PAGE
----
Understanding Grief When Your Child Dies

When your child dies, the pain and devastation of your loss can feel overwhelming.  Some of the immediate emotions in grief are shock, numbness, denial, confusion and disbelief, all of which can act as a cushion against the full impact of your loss.  As time passes some of these early emotions may begin to wear off as others emerge including guilt, anger, loneliness, despair, sadness and regret. Because of the intensity of all of the emotions you are feeling, you may not be fully able to comprehend all that you are experiencing.  These feelings and emotions are all a normal and natural response to the death of someone you love. 

Every individual will process grief in their own unique way.  Some can and will express their pain easily and openly, while others will keep their feelings locked inside.  While there is no "right" or “wrong” way to grieve, many bereaved parents have found it helpful to have some guidance and support along the way.  The following information has been prepared by bereaved parents to help you on your grief journey.

Emotional Aspects of Grief

The grief journey has many emotional peaks and valleys and lasts far longer than society in general recognizes.  Because each person's grief journey is unique, you may find that you, your spouse and your family are all processing their grief at different speeds and in different ways.  The loss of a child isn’t something you will get over; it is something you will learn to go through.  When your child dies, the grief journey does not end in a week, a month or even a year.  Don’t let others’ expectations be a guideline for your own progress.  Be patient with yourself and with your family members.  It also helps to be tolerant and accepting of the different approaches others may take.

Common emotions experienced by bereaved parents:

  • Guilt and regret are common emotions of grief.  Many bereaved parents feel that if only they would have done or said something different, the death might not have occurred.  By openly sharing your feelings of guilt and regret with others who understand your loss, you may come to a place where you can forgive yourself or come to an understanding that you could not have prevented your child’s death.
  • Despair and loneliness are common emotions of grief.  You may still feel alone even when you are with a group of people.  Few people can truly understand how deeply a bereaved parent hurts unless they have experienced a similar loss.  People usually understand grief to the level they have experienced it.  Finding support from others who have experienced a similar loss can help.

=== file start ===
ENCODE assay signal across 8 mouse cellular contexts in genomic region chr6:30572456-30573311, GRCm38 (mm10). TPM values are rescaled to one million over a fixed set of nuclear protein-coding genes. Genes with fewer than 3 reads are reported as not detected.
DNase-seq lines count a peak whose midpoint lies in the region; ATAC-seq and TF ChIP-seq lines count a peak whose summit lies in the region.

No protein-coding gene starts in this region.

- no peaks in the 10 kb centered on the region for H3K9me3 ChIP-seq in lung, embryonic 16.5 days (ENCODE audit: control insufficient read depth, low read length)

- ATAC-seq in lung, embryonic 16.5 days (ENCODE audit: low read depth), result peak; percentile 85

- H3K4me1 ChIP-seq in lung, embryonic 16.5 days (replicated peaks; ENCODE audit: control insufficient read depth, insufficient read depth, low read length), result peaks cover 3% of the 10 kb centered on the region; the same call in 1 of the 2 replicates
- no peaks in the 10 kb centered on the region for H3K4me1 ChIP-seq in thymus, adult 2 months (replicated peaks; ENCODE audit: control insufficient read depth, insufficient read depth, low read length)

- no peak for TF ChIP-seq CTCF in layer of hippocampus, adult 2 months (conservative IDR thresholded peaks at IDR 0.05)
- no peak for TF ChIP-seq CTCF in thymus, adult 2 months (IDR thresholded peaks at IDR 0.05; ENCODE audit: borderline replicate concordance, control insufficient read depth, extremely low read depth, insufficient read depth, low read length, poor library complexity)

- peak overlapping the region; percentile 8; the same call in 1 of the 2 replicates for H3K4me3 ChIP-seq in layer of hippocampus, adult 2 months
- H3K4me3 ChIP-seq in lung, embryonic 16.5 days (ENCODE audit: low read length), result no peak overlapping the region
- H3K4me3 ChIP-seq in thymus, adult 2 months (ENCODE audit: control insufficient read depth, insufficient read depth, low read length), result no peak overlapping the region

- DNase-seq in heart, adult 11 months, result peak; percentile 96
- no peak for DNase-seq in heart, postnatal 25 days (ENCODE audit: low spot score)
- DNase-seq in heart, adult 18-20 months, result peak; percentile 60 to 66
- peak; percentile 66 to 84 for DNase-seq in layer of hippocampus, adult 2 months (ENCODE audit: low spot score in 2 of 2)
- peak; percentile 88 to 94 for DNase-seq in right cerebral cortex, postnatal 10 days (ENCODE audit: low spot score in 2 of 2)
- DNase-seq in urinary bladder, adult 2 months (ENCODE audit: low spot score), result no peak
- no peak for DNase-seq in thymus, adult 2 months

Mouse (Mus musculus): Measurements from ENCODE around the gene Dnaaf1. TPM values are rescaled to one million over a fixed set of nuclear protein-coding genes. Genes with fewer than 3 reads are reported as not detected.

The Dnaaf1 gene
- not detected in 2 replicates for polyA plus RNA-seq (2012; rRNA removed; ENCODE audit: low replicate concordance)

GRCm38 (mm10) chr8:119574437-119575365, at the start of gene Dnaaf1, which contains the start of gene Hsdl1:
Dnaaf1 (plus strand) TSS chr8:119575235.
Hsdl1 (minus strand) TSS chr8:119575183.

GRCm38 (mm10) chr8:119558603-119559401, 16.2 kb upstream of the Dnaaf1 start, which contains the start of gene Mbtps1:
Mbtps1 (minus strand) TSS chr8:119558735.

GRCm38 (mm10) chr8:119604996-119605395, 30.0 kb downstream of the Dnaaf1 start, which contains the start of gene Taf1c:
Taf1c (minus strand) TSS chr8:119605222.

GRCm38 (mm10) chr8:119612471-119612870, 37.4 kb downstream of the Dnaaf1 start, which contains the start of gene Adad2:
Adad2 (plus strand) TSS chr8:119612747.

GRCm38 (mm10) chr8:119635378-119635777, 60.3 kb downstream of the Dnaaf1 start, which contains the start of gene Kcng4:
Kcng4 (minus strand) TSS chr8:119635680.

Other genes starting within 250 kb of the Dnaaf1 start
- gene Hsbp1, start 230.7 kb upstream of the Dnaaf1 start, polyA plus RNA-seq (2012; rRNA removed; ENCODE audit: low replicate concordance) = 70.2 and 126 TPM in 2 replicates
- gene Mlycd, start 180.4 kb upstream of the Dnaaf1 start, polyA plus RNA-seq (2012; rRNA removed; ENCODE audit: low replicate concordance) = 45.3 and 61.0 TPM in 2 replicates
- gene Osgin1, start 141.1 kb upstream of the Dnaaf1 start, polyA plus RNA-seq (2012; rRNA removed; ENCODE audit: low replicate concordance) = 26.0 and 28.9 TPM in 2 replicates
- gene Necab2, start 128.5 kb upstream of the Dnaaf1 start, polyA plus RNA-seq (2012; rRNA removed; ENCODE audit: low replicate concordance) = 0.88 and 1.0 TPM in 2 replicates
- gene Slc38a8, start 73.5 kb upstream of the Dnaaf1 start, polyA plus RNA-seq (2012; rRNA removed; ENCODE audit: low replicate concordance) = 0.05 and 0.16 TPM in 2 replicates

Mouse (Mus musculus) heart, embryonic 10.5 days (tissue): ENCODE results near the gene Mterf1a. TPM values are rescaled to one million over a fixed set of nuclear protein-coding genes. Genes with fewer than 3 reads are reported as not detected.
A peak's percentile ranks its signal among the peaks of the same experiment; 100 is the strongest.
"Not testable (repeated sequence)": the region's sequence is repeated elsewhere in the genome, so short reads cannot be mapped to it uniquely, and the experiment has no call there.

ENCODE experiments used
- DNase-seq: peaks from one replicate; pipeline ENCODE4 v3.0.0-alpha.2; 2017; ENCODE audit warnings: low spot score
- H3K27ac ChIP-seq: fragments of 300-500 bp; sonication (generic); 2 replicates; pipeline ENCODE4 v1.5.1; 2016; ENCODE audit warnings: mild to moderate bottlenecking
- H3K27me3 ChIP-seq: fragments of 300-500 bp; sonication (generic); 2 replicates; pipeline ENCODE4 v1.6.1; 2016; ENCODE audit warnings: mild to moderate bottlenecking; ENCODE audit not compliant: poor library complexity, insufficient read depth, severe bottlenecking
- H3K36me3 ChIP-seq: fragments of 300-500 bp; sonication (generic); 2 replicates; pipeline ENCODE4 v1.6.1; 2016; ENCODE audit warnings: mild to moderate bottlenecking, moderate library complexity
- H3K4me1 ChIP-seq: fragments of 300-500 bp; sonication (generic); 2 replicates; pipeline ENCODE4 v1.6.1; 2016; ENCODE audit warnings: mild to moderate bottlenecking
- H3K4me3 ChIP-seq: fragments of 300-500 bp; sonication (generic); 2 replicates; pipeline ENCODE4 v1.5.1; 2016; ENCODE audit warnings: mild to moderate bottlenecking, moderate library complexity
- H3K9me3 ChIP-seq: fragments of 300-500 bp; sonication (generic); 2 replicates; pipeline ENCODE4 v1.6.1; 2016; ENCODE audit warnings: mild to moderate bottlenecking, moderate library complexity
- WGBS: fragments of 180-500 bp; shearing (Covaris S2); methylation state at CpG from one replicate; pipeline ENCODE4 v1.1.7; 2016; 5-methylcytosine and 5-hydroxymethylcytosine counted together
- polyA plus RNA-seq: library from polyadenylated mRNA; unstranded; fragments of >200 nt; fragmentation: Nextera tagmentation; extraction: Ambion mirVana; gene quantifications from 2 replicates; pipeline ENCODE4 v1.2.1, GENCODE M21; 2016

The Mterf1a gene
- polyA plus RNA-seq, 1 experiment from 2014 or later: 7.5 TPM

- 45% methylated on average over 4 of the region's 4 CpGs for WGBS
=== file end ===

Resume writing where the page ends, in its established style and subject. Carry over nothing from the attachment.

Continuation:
• Anger is a common emotion in grief.  Anger is often aimed at a person that is believed to have caused the death, at others who cannot understand your feelings, at God and sometimes at the child who died.  Anger is not always expressed in negative ways.  Many bereaved parents have directed their anger in positive ways, by working to change laws, build foundations, raise money, fund scholarships and other avenues as a catalyst for positive change.    
  • A wish to join your child who died is a normal and natural reaction to the pain you are experiencing.  If these feelings become overwhelming and you begin to consider taking action, it is imperative that you seek professional support immediately.

Physical Aspects of Grief

Grief will often manifest itself in physical ways. You may find yourself unable to sleep or eat; or you may want to sleep or eat constantly.  Feeling tired, walking in a fog, long and short term memory loss and an inability to concentrate are common.  When you are grieving, your body is going through stress.  Eating a healthy diet, drinking lots of water combined with walking and light exercise can help.  It is especially important to avoid the abuse of drugs and alcohol in hopes of making the pain go away.  Prescription medication should be taken sparingly and only under the supervision of a physician.  Many substances are addictive and may lead to a chemical dependence that stops or delays the necessary grieving process.

Spiritual Aspects of Grief

Reexamining priorities and questioning your belief structures is normal.  Many in grief find their faith to be a source of great strength, while others are mad at God.  Allowing yourself to fully feel and openly express the changes you may be experiencing in your belief structure can be helpful.  It is important to be patient with yourself as you sort out your feelings.